I know we've been nothing but trouble on this whole insane trip. So much is clear, I mean, what good were we ever to Frodo? Pippin and I, we're just common hobbits, we don't have fancy bows and swords and axes and magic things or armors or anything. We didn't even stick close to the poor lad through everything like good old Sam did. We're useless and we pretty much faced up to that. We're here because somebody needs to keep this Company with a smile on their faces. I guess that's all we're good for.

But he did it for us, broke out of them bushes with his huge sword like a figure from a legend and swung it at the Orcs like he's gone crazy, shouting at us to get our behinds someplace safe. And he's been at it for a long while and we just sat there, not good for anything but looking at him and wondering how anyone could have the courage to do what he did. And in a few moments, it was all over and there was nothing either of us could've done.

He fell slowly, took three arrows just to get him to stop waving that sword, and those were some arrows, now, they'd kill any hobbit on the spot. But he was fighting, and he was fighting for us. And we were too stupid to even stay hidden. We had to get out there and try to be heroes like he was, and got ourselves our own share of trouble. We did him no good.

That's what will haunt me about the whole thing. We did him no good. He died for nothing out there and we were captured anyway because we couldn't stop ourselves from being heroes.

Just when we saw him, Pippin and I, taking those three arrows to the chest and still fighting for us, that's when we had no choice but to really understand what being a hero was all about. Sure, we knew Frodo was a hero carrying the Ring, but he had no real choice, now. And we thought Strider was a hero protecting us and all, but he was protecting the Ring, really, and so were them all, Gimli, Legolas, even Gandalf, they were protecting the Ring. But him - he was protecting a stupid Took and a Brandybuck who should've known better, two hobbits who were really good for nothing. Just because they were alive, and he had some fun with him on the way and they shared food and stories and a fire and became some sort of friends. There wasn't the weight of the world out there, there was friendship, just friendship he had to hold up . . .

He's dead now.


Four: Choice

When Sam told me he was dead, I couldn't believe it.

Or to make it different, I suppose, I didn't want to believe him. After Gandalf . . . no, I don't want to think about it. I didn't want to believe anyone else was dead. Nobody else should have died. People died enough. Enough bad things happened. All that happened, I had adventures to spare for a lifetime, I've seen all I can see, been all I can be. I didn't want to believe that cursed thing I carry on a golden chain and hold close to my chest at night claimed more blood.

I yelled at dear Sam, even though it wasn't his fault and I knew it. I had to let it out on someone. I had to share it with someone. It became too heavy to bear alone. I suppose if it was anyone else who died . . .even Strider, even Merry or Pippin . . . I could have just wept like I did for Gandalf and go on, because the Ring must get to Mordor, no matter how many victims it must claim on the way. But it was not any of them, it was him.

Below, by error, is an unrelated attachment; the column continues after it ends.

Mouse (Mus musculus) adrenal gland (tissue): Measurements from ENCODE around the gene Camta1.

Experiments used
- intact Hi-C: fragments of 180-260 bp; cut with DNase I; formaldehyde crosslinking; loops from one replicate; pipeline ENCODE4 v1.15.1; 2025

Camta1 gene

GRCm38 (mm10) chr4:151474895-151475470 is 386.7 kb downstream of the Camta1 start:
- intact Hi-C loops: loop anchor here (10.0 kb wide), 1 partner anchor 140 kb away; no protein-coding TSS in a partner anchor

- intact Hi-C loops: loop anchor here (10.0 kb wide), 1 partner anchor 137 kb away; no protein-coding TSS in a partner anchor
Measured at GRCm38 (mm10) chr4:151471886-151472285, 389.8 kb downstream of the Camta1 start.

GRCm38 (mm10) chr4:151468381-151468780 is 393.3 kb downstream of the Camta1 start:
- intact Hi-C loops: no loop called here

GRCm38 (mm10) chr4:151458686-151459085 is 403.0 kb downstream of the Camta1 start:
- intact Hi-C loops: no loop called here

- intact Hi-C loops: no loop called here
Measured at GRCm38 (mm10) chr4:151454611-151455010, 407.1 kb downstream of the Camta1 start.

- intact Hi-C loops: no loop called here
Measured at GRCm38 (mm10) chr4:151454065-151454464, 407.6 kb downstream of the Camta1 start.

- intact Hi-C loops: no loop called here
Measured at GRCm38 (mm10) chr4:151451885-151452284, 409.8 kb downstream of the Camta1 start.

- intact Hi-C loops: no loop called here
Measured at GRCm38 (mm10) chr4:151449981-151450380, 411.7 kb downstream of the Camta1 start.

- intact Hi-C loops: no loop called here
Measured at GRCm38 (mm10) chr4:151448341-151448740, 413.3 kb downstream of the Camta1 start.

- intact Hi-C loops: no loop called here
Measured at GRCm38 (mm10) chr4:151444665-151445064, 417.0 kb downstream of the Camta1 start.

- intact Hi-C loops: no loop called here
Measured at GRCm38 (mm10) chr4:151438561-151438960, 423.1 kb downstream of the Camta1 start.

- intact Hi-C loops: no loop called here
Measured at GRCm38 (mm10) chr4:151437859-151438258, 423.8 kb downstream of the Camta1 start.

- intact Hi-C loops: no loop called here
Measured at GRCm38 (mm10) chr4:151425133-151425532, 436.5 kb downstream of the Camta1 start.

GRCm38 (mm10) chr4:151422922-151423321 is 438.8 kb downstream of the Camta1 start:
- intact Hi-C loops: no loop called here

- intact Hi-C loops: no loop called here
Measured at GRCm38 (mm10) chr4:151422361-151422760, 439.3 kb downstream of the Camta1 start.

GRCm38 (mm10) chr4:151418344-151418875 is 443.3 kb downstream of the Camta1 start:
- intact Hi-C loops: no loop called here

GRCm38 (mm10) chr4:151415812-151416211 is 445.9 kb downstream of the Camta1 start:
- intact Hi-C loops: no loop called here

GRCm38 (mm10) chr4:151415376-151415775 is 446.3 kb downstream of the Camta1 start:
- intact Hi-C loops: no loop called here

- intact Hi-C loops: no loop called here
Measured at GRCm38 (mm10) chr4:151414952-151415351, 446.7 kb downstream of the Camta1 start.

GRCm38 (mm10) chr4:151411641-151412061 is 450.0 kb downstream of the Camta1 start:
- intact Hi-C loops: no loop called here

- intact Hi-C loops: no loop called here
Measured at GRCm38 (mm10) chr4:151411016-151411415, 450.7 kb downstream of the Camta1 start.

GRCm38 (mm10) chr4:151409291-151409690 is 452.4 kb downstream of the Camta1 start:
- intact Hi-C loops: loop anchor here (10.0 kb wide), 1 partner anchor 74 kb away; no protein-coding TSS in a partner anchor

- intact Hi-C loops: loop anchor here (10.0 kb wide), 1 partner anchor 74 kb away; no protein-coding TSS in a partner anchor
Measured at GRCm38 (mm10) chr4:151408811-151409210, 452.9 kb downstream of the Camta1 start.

It was not any of those who would willingly die for me, either lovingly, in friendship, for my sake, or boldly, for the Ring, for their homes and the whole of Middle-Earth. It wasn't anyone who would have taken death gladly, who knew from the very beginning that they might die and were willing to take that risk. It was the only one of the Company who was there not because of nobility or courage or any of the things I learned of in the way, but because . . . because . . . he had no choice, in the end.

He had no choice in coming along, and not in suffering through everything that befell us, and not in dying for something he never believed in. I knew he never believed in it.

He wanted the Ring to himself, he wanted to protect his home, the power to restore its glory, that was all he wanted. He tried to take all of it from me by force and I was angry, and hated him for a while. but perhaps part of that was the Ring.

The hatred came from the Ring, that is the excuse I've been clinging to. But we know it's not so, don't we, Frodo Baggins?

I hated him. He was perhaps the lesser of us. He was our least proficient fighter, what's with Strider, Legolas and Gimli around. He was the youngest of us, save perhaps Pippin and me. He was the least confident, courageous, and noble of us. He was the least trusted. He almost became a danger to the whole quest trying to take the Ring from me. I hated him.

But I can't hate him anymore. He had no choice.

It's so easy to be a hero when you have no choice. I understand that now. After all I've seen and done and been I understand it. It's easy to hold your ground when you have no choice, when there's something binding you to nobility. It's easy. It was easy for all of us. We were all so confident and certain and fancied ourselves so morally perfect. But what choice did we have? No, it was easy for us.

So can I blame him anymore? It's never been easy for him, now I see that.

It's never been easy for him. Of all of us, he alone had to fight, to struggle not to fall to the darkness and even drag us with him. He alone had to brave that storm. But in the end, now, the Ring still hangs around my neck and is still headed to Mordor and its destruction.

He's dead now.

And he died victorious.